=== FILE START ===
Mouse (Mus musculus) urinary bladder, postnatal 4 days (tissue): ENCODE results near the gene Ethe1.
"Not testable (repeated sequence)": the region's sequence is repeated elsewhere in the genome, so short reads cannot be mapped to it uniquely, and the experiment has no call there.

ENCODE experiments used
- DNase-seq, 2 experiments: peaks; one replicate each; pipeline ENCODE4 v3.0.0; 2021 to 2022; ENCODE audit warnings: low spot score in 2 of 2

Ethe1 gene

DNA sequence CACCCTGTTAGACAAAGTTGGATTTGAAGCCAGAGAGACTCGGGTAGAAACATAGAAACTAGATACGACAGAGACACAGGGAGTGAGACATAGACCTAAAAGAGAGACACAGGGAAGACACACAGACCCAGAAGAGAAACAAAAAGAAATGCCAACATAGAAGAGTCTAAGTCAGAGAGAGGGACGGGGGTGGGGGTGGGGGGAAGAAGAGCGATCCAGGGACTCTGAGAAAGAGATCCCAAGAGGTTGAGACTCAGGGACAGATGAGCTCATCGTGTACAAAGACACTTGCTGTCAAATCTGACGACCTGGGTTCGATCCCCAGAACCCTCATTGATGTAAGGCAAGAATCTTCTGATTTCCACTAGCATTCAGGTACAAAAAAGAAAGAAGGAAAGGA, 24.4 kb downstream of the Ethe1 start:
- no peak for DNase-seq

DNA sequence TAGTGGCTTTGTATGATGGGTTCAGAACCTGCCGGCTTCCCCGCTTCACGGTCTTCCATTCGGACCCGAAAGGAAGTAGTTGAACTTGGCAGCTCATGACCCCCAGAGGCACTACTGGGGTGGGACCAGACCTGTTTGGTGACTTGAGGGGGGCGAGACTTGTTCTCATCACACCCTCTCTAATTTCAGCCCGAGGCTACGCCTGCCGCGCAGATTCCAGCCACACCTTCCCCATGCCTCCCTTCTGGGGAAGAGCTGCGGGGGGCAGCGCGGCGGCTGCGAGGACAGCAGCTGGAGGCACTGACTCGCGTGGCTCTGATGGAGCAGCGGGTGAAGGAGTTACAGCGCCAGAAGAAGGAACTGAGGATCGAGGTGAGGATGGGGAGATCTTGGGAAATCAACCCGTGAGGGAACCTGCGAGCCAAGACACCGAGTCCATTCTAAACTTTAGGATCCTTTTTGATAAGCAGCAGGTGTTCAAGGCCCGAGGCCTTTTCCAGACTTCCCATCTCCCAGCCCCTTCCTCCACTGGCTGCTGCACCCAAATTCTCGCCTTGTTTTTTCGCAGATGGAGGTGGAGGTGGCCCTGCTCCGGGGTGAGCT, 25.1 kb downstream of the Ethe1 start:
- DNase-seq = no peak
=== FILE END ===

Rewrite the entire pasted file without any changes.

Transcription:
Mouse (Mus musculus) urinary bladder, postnatal 4 days (tissue): ENCODE results near the gene Ethe1.
"Not testable (repeated sequence)": the region's sequence is repeated elsewhere in the genome, so short reads cannot be mapped to it uniquely, and the experiment has no call there.

ENCODE experiments used
- DNase-seq, 2 experiments: peaks; one replicate each; pipeline ENCODE4 v3.0.0; 2021 to 2022; ENCODE audit warnings: low spot score in 2 of 2

Ethe1 gene

DNA sequence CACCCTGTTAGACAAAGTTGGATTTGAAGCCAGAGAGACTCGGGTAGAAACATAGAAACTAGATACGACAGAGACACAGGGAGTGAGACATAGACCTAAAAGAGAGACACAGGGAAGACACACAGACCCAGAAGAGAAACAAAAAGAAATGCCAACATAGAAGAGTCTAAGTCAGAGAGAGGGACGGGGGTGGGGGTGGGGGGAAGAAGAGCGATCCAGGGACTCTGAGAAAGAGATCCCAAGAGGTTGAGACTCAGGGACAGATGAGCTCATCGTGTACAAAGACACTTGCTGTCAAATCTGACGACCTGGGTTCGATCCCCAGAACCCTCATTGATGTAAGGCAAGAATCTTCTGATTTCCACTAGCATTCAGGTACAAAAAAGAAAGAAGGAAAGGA, 24.4 kb downstream of the Ethe1 start:
- no peak for DNase-seq

DNA sequence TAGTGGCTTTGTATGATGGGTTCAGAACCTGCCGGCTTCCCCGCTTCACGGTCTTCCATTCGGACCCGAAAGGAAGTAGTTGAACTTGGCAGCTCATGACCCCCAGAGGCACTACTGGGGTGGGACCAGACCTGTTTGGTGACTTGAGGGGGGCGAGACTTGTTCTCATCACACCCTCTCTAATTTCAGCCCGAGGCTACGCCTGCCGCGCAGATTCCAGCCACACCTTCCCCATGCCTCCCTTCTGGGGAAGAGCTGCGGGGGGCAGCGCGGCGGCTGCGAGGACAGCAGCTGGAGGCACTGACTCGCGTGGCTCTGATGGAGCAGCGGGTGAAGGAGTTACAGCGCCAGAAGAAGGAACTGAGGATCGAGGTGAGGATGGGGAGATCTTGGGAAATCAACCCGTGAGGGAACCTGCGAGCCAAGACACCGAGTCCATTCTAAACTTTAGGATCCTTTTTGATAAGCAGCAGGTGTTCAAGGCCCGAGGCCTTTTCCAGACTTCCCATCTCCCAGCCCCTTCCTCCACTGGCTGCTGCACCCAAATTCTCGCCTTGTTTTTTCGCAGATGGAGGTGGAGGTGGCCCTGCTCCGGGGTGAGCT, 25.1 kb downstream of the Ethe1 start:
- DNase-seq = no peak